- Central bank says decrease due to external debt repayments
Foreign exchange reserves held by the State Bank of Pakistan (SBP) dipped $278 million, clocking in at $8.35 billion as of September 16, 2022, according to data released on Thursday.
Total liquid foreign reserves held by the country stood at $14.07 billion, said the SBP on Thursday. Net foreign reserves held by commercial banks amounted to $5.72 billion.
“During the week ended on September 16, 2022, SBP’s reserves decreased by $278 million to $8,346.4 million due to external debt repayment,” said the SBP.
Earlier this month, SBP's reserves increased as the central bank received the $1.2-billion tranche from the International Monetary Fund (IMF).
Later, the Saudi Development Fund also rolled over a $3-billion deposit with the SBP, an amount that was due to mature in December 2022. However, this development was not meant to increase foreign exchange as the amount was already part of SBP's reserves.
The reserves’ position is critical for Pakistan that has been desperately seeking dollar inflows to meet its balance-of-payments needs.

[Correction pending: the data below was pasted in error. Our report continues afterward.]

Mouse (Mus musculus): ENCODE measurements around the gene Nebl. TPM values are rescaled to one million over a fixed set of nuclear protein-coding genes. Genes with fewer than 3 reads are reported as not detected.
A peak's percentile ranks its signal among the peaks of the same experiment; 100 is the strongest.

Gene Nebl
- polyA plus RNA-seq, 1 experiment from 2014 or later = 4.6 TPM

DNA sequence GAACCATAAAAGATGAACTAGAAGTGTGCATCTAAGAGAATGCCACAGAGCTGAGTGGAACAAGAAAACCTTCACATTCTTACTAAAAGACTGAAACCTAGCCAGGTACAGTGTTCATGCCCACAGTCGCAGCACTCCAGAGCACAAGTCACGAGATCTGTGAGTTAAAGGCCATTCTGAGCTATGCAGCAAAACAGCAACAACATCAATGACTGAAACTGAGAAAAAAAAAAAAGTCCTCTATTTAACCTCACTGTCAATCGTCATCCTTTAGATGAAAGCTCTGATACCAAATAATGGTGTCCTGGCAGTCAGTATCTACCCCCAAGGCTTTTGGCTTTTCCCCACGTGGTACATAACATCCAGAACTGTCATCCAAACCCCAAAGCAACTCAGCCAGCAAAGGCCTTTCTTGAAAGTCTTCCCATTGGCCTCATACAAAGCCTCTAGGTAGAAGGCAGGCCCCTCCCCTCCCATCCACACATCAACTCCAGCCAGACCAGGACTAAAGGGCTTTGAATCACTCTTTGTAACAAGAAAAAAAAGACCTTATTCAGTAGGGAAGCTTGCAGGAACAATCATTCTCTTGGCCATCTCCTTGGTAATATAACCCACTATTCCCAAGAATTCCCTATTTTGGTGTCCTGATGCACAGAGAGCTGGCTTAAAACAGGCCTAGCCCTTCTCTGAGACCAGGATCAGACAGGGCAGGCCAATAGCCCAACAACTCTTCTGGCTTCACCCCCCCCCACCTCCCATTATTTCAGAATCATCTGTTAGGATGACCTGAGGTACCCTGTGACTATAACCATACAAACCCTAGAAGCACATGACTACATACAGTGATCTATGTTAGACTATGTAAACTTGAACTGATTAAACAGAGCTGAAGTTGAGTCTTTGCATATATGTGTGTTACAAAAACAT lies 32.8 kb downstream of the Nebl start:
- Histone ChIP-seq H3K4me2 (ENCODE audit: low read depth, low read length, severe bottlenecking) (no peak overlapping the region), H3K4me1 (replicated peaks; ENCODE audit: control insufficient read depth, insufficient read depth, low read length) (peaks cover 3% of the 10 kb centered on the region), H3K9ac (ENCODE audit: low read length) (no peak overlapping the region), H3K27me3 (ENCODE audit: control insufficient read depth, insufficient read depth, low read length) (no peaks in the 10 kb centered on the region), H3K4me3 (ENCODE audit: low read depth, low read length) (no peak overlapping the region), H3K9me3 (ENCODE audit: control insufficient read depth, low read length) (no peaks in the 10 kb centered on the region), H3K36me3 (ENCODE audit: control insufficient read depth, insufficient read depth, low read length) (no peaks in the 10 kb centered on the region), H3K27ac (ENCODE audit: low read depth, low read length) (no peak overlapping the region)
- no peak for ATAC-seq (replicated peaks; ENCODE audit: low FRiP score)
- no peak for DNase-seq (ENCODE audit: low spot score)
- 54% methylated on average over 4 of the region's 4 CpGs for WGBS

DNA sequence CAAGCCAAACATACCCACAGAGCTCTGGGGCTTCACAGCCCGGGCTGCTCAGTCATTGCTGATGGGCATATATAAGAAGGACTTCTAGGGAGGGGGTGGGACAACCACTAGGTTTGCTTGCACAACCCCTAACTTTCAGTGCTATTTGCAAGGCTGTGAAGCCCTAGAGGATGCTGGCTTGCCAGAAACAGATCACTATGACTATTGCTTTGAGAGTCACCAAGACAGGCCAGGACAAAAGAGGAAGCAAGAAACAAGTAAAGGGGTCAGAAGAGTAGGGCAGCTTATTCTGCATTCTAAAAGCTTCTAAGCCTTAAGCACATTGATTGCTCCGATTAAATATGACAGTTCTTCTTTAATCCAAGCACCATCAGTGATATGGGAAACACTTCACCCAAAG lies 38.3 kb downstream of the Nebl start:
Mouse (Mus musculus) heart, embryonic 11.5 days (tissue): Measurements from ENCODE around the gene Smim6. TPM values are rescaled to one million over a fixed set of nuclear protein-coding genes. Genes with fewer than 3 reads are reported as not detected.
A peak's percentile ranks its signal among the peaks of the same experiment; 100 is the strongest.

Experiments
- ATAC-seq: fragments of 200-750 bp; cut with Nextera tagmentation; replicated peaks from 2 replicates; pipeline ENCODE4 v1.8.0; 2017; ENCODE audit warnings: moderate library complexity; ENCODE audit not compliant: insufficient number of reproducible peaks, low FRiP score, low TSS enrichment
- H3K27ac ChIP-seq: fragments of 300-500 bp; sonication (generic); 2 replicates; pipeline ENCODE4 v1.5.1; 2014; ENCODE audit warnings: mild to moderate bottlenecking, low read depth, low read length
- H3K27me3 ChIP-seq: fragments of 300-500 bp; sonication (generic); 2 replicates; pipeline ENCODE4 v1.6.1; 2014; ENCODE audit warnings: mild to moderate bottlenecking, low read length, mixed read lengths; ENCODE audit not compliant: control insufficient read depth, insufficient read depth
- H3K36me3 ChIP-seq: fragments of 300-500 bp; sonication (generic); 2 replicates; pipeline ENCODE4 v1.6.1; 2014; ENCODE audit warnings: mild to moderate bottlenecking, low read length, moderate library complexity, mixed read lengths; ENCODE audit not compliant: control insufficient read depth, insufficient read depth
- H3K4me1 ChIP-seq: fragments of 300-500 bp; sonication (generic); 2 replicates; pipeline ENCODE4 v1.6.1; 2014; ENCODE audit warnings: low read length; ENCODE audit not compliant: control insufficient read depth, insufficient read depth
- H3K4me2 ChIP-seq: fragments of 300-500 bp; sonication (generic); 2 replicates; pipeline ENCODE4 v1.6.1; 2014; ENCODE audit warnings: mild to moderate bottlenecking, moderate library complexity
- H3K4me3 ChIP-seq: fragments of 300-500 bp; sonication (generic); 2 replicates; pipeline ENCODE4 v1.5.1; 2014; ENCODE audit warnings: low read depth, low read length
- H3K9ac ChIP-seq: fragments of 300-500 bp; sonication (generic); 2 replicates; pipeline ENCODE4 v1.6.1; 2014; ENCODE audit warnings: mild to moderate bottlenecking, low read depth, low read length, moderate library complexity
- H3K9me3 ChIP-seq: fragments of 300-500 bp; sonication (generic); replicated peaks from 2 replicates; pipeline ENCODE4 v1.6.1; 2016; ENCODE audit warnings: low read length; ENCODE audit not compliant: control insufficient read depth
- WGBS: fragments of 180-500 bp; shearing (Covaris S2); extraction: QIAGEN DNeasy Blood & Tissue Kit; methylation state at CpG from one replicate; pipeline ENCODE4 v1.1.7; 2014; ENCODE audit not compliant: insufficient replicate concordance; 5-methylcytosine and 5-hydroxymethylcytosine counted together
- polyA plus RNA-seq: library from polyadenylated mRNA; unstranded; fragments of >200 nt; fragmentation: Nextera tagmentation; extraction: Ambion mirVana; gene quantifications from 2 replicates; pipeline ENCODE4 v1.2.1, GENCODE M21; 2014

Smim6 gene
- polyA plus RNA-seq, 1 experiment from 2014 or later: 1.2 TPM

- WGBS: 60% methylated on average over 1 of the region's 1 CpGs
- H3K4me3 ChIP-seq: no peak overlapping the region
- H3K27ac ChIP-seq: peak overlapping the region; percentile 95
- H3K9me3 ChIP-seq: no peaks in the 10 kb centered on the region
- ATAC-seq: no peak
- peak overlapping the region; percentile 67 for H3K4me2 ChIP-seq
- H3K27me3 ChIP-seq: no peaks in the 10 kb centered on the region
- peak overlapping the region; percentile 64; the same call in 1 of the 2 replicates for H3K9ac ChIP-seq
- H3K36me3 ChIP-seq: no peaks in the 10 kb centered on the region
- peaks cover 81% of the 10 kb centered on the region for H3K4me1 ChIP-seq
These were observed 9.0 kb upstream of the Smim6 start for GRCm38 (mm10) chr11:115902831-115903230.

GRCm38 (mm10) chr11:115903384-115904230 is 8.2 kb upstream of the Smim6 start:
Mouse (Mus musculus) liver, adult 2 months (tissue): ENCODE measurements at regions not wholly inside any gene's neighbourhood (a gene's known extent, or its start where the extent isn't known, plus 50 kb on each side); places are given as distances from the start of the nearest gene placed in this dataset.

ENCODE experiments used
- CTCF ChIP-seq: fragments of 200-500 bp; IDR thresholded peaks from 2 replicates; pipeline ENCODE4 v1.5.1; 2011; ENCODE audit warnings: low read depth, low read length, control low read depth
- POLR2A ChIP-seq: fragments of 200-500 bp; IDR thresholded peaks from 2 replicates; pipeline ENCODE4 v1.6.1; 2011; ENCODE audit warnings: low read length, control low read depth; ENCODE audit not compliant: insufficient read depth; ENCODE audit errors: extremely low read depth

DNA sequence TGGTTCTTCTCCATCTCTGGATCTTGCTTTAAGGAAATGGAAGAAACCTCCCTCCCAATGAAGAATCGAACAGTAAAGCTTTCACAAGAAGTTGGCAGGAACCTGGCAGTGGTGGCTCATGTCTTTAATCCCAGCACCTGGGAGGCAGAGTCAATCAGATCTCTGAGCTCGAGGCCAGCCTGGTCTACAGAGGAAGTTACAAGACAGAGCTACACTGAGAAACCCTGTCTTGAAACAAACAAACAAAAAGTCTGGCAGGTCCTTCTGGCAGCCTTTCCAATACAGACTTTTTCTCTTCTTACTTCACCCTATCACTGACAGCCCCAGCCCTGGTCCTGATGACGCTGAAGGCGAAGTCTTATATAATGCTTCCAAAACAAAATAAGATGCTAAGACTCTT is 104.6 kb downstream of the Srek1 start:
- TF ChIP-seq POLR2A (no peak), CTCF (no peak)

A low level of reserves has caused severe pressure on its currency market with the rupee witnessing its worst monthly performance in July in over 50 years. The rupee gained some ground as Pakistan met all prior conditions of the IMF, a development that helped it secure $1.17 billion of inflow under the Extended Fund Facility (EFF), but came under pressure once again as floods hit and import restrictions eased.
The local currency is currently hovering near its all-time low as funding expected from friendly countries has not materialised yet.
The Pakistani rupee depreciated for the 15th consecutive session on Thursday and closed at 239.71.